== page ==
Accordingly, the LoPresti Fury will be approved for aerobatic maneuvers like loops, Cuban eights, the gamut of rolls (slow, point and barrel), hammerheads, Immelmanns, spins and split Ss. These are essentially the same maneuvers normally performed in warbirds, and Fornof suggests the LoPresti Fury does them with equal dispatch, if at lower speeds. G-limits are +6/-3, so the airplane can take more than most of its pilots.
Like the Marchetti’s near-telepathic response, the LoPresti Fury’s agility is somewhere between excellent and purely sensuous. The airplane’s ability to challenge the vertical and inverted sky is about as good as it gets. The prototype I flew frolicked behind a standard 200 hp Lycoming IO-360 mill. With 2,300 pounds to lift, that provides plenty of enthusiasm, but at this writing, it’s uncertain if that will be the production engine. There’s some talk of a Continental IO-550, probably rated for 310 hp. That would make quick work of the airplane’s fuel supply (current capacity on the prototype is 40 gallons, but the wings can accommodate up to 74 gallons), allowing only about 2 + 45 plus reserve at max cruise.
The big engine would also produce a screamer in both climb and cruise. Ascent with the IO-550 would probably top 2,000 fpm, and a 310 hp LoPresti Fury would almost certainly be a 200-knot airplane, probably easily the equal of a Mooney Ovation in cruise.
Unlike most of the fighters it’s designed after, the LoPresti Fury seats its pilots side by side in the cockpit. A single throttle is mounted at its center panel.
Even in its current form, the LoPresti Fury is no slouch in either category. Pulled nose high at 85 knots for the best climb rate, the LoPresti Fury charges uphill as if its tail is on fire, scoring an initial 1,350 fpm. In the LoPresti tradition, cruise is remarkably efficient, the result of a conscientious attempt to slick and fair wherever possible.
At a time when avgas costs more than reasonably priced Chablis, the LoPresti Fury is an efficiency expert. The completely flush-riveted prototype cruises at an easy 180 to 185 knots, burning 10 to 11 gph. That’s almost 19 statute mpg, about as good as my four-year-old Infiniti. If the airplane is produced with 200 hp, fuel will probably jump to 66 gallons, so the LoPresti Fury should offer five hours plus reserve at high cruise, worth about 900 nm between pit stops.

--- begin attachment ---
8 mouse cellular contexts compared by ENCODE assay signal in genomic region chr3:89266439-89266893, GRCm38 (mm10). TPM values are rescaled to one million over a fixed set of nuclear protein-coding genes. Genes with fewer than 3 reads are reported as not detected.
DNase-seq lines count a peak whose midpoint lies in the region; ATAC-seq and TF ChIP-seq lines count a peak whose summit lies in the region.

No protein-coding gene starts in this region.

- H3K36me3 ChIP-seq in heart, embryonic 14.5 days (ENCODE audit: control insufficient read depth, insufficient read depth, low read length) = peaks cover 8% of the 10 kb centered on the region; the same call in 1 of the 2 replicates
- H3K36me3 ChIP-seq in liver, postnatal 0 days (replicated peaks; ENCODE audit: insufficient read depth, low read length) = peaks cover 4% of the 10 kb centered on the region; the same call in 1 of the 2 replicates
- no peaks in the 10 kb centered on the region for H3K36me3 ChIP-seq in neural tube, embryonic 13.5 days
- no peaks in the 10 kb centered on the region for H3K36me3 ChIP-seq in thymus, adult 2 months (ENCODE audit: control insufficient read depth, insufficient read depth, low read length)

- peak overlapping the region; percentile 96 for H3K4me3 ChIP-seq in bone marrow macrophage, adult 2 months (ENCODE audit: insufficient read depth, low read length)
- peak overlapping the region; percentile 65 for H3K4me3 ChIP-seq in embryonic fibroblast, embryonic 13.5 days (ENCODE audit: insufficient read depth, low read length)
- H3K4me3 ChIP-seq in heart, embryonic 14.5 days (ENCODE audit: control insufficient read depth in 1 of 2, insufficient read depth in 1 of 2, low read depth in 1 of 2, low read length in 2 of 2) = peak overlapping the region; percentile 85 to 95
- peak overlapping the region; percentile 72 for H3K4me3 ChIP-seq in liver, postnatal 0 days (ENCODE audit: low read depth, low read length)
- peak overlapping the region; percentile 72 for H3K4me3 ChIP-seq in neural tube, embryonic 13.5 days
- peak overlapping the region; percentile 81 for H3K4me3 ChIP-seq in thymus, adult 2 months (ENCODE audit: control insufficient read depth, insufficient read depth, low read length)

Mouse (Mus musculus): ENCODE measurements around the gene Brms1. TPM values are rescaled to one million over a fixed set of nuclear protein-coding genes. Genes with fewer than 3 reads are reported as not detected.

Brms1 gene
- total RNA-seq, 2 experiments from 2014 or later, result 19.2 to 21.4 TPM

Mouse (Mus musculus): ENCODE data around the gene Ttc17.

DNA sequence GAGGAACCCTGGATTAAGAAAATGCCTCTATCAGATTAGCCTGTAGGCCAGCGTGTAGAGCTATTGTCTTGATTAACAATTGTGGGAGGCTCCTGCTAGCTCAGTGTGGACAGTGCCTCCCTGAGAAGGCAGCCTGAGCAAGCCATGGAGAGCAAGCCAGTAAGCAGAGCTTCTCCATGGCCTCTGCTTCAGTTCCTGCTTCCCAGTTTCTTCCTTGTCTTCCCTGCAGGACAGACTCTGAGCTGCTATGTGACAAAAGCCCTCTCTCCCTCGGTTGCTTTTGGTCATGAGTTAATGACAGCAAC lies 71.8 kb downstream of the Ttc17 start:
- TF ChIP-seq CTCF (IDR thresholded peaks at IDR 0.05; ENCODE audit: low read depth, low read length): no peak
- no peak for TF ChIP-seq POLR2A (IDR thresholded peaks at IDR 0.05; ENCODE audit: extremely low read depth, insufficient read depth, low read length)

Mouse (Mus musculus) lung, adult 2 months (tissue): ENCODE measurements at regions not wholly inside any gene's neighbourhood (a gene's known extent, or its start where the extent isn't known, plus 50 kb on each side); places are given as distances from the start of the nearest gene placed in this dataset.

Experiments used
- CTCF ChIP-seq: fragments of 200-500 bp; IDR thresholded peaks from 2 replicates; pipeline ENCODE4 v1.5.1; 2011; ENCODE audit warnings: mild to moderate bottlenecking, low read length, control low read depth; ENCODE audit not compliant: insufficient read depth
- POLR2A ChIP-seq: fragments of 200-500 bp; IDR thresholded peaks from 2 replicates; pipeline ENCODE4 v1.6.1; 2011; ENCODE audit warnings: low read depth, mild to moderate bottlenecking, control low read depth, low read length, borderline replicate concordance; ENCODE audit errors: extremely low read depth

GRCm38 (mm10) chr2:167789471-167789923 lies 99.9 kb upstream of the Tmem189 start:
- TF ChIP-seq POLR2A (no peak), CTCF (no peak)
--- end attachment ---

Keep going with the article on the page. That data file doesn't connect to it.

As one of a mere handful of certified taildraggers available, the LoPresti Fury doesn’t manifest the sometimes nasty habits you associate with the type, especially in landing mode. Gear doors that close over the wheel wells with the gear down help assure docile manners when the rubber meets the runway.
Way back in a previous life, I logged a few thousand hours in a succession of conventional-gear machines, but my recent time in taildraggers has been extremely limited. On the flight with Fornof, I didn’t break anything or hurt myself. If an aviation writer can do it, anyone can.
At a base price of $355,000, production LoPresti Furies will come standard with a full Bendix/King panel including virtually everything most aviators will want. In addition to the usual VHF/GPS/NAV/COM, the LoPresti Fury will sport a Mode S transponder along with TIS uplink, TAWS, XM Weather capability, a built-in iPod and TaxiCam, the latter a feature unique to LoPresti. (It’s a forward-looking video camera mounted in the right wing root to check for traffic ahead, both on the taxiway and in the sky.)
The LoPresti Fury’s only direct competition is the Micco SP26A, a 260 hp modernization of the Meyers 145 that’s also great fun to fly but not quite as quick. Like the LoPresti Fury, the Micco is rated for limited aerobatics and sells for roughly the same price. [See “Micco SP26A: Capable Aerobat” from P&P December 2007.]
If everything goes according to plan, the LoPrestis hope to roll out the first production LoPresti Fury in about two years, so plan to see a happy owner fly away from the New Mexico plant in late 2010 or early 2011.
Personally, I’m negotiating a deal to buy the prototype once the airplane enters production. Curt LoPresti, president of LoPresti Speed Merchants, has suggested that he just might let me have it for cost.
SPECS: LoPresti Fury